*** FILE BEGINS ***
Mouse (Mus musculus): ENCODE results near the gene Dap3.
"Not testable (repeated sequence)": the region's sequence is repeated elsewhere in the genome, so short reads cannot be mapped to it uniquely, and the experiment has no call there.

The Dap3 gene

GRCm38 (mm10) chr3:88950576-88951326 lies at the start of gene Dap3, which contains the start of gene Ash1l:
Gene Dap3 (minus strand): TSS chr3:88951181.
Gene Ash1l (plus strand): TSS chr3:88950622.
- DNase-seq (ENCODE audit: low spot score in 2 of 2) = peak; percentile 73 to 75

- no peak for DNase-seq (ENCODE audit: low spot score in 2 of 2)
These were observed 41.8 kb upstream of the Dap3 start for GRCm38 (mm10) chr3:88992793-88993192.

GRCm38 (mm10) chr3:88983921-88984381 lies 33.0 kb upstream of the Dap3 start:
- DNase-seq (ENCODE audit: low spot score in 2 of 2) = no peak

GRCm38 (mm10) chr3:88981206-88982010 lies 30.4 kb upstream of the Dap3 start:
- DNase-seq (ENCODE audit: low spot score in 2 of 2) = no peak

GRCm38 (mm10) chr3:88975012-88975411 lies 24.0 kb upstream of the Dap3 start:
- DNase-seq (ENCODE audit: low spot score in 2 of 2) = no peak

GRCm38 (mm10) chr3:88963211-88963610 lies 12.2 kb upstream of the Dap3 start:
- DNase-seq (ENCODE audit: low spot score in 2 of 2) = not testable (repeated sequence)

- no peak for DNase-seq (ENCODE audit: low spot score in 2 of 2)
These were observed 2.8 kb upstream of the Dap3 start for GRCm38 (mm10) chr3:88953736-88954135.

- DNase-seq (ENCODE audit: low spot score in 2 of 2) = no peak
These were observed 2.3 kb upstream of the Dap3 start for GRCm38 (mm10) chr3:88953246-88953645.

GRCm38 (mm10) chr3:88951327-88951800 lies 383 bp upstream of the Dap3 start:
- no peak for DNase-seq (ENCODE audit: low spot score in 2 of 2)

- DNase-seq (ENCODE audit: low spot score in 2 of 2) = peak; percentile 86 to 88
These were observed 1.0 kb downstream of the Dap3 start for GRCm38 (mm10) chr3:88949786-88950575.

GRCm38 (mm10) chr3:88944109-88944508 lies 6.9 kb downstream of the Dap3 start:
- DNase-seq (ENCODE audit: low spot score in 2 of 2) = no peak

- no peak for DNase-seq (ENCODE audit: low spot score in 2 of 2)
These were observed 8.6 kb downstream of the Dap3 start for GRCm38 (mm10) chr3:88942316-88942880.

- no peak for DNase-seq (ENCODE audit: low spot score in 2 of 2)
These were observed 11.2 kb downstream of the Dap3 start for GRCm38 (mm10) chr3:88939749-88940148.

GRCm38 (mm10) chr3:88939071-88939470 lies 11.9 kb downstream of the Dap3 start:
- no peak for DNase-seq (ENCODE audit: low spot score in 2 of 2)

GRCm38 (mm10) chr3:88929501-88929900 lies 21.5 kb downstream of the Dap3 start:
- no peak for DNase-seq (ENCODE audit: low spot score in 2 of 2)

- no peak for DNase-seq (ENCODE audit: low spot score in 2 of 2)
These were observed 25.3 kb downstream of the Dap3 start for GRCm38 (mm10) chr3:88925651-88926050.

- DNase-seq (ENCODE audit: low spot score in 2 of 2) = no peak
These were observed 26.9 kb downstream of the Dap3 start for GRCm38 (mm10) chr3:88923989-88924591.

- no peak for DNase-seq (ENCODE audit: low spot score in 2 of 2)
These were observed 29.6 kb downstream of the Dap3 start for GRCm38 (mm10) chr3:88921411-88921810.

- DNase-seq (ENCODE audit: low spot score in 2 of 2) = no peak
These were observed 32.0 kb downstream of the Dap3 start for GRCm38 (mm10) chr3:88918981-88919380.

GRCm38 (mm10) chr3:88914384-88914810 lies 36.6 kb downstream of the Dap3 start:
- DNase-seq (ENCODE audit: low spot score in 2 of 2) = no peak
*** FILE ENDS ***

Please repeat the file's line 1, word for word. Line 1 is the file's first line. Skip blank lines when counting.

Mouse (Mus musculus): ENCODE results near the gene Dap3.